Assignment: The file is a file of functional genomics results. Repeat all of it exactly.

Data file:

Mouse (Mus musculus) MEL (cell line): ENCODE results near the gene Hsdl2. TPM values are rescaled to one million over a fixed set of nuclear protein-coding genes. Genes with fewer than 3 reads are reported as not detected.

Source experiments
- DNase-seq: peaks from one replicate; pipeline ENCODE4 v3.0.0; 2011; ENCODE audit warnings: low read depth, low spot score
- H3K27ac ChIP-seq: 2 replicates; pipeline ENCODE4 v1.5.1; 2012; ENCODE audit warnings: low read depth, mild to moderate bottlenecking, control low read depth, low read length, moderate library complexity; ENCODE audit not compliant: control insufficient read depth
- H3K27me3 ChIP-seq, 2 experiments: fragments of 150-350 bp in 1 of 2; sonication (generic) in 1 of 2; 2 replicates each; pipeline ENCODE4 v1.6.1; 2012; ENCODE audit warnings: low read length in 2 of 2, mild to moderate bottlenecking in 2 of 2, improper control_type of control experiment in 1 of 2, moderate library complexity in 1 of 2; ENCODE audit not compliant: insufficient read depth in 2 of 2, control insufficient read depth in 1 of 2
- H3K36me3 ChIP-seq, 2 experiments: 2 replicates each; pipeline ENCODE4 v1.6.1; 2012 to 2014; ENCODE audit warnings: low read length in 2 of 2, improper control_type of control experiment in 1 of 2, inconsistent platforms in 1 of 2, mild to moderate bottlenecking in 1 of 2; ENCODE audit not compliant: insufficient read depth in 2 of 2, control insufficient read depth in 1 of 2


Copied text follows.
Mouse (Mus musculus) MEL (cell line): ENCODE results near the gene Hsdl2. TPM values are rescaled to one million over a fixed set of nuclear protein-coding genes. Genes with fewer than 3 reads are reported as not detected.

Source experiments
- DNase-seq: peaks from one replicate; pipeline ENCODE4 v3.0.0; 2011; ENCODE audit warnings: low read depth, low spot score
- H3K27ac ChIP-seq: 2 replicates; pipeline ENCODE4 v1.5.1; 2012; ENCODE audit warnings: low read depth, mild to moderate bottlenecking, control low read depth, low read length, moderate library complexity; ENCODE audit not compliant: control insufficient read depth
- H3K27me3 ChIP-seq, 2 experiments: fragments of 150-350 bp in 1 of 2; sonication (generic) in 1 of 2; 2 replicates each; pipeline ENCODE4 v1.6.1; 2012; ENCODE audit warnings: low read length in 2 of 2, mild to moderate bottlenecking in 2 of 2, improper control_type of control experiment in 1 of 2, moderate library complexity in 1 of 2; ENCODE audit not compliant: insufficient read depth in 2 of 2, control insufficient read depth in 1 of 2
- H3K36me3 ChIP-seq, 2 experiments: 2 replicates each; pipeline ENCODE4 v1.6.1; 2012 to 2014; ENCODE audit warnings: low read length in 2 of 2, improper control_type of control experiment in 1 of 2, inconsistent platforms in 1 of 2, mild to moderate bottlenecking in 1 of 2; ENCODE audit not compliant: insufficient read depth in 2 of 2, control insufficient read depth in 1 of 2